Inside this week's SN you'll find a multipage supplement about supermarket video with a number of news articles concerning which way that business is going.
The news about video sales in supermarkets has been fairly good this year, and seems to be trending upward. According to SN's seventh annual State of the Industry Report published earlier this year, the share of business flowing through supermarkets has been holding up reasonably well.
Supermarkets' share of rental, in the universe of all classes of retail trade, is about 15.6%, representing a decline of about 0.5% in each of the past two years, while sell-through remains flat at a 12.7% share.
For much of this year, the conventional wisdom has been that these shares would hold through the year, but now there's reason to believe supermarkets' video business may take off.
As you'll see by taking a look at this week's supplement, the reasons have to do with something new and something old.
What's new is new titles. Supermarket retailers are looking forward to a banner fourth quarter in terms of both sell-through and rental. The flow of new titles has already started with the biggest title of the batch -- "Titanic" -- which will street tomorrow. A number of children's titles will be released at the same time. Many of these titles should remain strong through the year-end holiday period.
Indeed, it's without precedent that so many titles are being released in or just before the fourth quarter: "The number of titles is just tremendous. It's unprecedented that there is this much product being released," one distributor told SN.
"There are a lot of opportunities and challenges as well. It's creating a bit of a bottleneck of product that will hit all at the same time in the fourth quarter. Supermarkets are going to have to make decisions on which titles they are going to bring in. There will be some supermarkets that will have to pass on some titles because they just won't have the floor space," he said.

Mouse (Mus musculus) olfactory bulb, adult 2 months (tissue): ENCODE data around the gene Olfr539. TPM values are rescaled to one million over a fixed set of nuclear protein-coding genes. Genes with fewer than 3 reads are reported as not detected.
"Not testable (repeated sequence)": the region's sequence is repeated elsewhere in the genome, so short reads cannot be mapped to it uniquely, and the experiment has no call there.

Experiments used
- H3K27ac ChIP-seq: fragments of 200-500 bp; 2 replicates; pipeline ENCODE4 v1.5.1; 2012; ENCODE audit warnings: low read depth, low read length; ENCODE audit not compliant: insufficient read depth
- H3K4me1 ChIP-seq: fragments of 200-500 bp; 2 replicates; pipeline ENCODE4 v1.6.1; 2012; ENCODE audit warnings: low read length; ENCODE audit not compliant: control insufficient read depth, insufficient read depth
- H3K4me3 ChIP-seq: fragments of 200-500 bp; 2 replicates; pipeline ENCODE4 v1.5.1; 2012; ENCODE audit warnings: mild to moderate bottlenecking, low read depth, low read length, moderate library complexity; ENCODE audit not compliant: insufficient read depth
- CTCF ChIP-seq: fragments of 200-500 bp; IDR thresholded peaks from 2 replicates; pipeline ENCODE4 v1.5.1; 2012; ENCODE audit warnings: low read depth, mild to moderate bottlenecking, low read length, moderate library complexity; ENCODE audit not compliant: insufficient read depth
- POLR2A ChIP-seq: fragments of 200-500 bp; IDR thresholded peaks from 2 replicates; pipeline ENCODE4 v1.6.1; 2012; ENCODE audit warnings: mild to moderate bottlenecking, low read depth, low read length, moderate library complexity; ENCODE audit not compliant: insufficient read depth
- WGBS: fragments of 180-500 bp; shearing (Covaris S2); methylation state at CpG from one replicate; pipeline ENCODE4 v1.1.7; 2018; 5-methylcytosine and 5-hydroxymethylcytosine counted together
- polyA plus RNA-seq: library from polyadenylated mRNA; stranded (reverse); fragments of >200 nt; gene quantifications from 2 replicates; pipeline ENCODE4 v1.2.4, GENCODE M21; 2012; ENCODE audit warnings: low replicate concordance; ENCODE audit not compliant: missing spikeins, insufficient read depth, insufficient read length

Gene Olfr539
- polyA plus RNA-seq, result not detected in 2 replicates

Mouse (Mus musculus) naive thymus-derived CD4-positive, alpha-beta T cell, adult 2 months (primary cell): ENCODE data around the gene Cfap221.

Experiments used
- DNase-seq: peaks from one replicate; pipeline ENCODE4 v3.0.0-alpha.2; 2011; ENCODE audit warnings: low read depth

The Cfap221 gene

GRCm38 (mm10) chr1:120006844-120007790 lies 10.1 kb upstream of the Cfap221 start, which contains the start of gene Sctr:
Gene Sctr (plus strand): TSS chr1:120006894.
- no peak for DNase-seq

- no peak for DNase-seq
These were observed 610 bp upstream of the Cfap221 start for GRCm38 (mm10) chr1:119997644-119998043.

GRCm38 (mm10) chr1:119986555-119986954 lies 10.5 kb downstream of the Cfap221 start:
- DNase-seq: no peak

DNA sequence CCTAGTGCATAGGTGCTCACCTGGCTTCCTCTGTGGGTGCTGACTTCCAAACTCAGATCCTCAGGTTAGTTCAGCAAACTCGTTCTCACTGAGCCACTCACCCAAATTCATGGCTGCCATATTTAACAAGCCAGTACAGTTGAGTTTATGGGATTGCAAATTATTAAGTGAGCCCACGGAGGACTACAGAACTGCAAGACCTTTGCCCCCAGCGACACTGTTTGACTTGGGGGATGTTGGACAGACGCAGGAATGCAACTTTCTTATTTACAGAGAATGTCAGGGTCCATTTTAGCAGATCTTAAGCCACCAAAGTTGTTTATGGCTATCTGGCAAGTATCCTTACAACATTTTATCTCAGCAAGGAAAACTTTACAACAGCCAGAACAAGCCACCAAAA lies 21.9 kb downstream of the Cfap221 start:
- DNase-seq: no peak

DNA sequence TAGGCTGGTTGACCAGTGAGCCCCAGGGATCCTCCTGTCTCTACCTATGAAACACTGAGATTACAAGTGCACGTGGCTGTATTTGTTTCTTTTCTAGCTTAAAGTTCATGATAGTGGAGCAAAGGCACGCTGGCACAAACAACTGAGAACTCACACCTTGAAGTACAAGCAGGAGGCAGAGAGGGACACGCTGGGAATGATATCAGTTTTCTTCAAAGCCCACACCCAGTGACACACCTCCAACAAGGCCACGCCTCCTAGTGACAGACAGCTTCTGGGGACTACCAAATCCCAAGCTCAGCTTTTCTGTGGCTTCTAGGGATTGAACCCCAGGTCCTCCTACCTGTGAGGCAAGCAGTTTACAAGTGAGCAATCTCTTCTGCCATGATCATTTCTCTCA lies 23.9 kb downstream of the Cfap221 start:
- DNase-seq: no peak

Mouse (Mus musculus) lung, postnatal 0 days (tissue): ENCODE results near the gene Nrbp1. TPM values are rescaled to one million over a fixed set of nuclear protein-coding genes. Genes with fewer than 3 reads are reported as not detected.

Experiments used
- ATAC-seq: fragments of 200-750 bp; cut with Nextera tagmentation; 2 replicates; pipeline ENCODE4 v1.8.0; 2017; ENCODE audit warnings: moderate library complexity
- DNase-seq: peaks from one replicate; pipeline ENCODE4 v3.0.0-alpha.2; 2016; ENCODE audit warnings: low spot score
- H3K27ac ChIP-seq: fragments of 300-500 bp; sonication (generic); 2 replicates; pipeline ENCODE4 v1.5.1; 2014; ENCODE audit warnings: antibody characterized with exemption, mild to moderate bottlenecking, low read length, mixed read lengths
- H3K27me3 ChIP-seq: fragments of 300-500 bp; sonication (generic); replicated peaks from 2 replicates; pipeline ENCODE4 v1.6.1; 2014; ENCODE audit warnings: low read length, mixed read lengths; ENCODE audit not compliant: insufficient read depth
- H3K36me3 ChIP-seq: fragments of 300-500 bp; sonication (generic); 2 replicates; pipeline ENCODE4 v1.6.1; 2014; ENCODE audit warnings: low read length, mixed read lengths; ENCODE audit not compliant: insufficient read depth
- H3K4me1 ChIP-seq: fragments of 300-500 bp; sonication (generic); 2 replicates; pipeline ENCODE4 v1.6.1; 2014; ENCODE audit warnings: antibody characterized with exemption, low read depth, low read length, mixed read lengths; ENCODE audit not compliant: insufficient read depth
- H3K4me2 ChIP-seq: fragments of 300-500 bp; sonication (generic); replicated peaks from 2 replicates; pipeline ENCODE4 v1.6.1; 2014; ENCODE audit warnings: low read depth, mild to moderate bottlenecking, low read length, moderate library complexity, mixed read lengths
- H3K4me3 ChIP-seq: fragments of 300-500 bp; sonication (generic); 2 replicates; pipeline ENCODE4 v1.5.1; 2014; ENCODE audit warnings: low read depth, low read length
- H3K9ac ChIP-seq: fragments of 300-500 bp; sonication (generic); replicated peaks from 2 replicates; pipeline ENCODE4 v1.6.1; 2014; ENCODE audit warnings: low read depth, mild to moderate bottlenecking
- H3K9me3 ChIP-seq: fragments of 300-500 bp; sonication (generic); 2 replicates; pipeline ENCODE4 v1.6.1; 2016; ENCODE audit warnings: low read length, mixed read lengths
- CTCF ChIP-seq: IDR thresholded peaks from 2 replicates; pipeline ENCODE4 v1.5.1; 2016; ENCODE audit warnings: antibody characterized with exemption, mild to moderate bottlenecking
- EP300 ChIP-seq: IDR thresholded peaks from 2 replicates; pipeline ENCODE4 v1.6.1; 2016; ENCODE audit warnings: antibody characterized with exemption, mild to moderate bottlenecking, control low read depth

What's old is old titles. Many supermarket retailers are discovering there's new business to be had from old titles. That's because they can be stocked in copious quantities, they can be retailed at low price points and they produce high margins. Many titles can be sold for less than $10, an attractive price for supermarkets, although videos selling for $14.95 and 19.95 are successful too.
"The budget-priced segment has grown dramatically. As more and more live-action films are put out at lower prices, we are seeing that consumers are accepting them. We are seeing a general shift in the category on price point," said one studio executive.
"We are just on the edge of this market. I don't see many of our competitors doing a lot with it yet so I'd say that there is a golden opportunity for people who can stock it, rotate it and do a good job with it," said a retailer.
Take a look at this week's video supplement to learn more about how this category is once again on the move, and moving profits for supermarket retailers.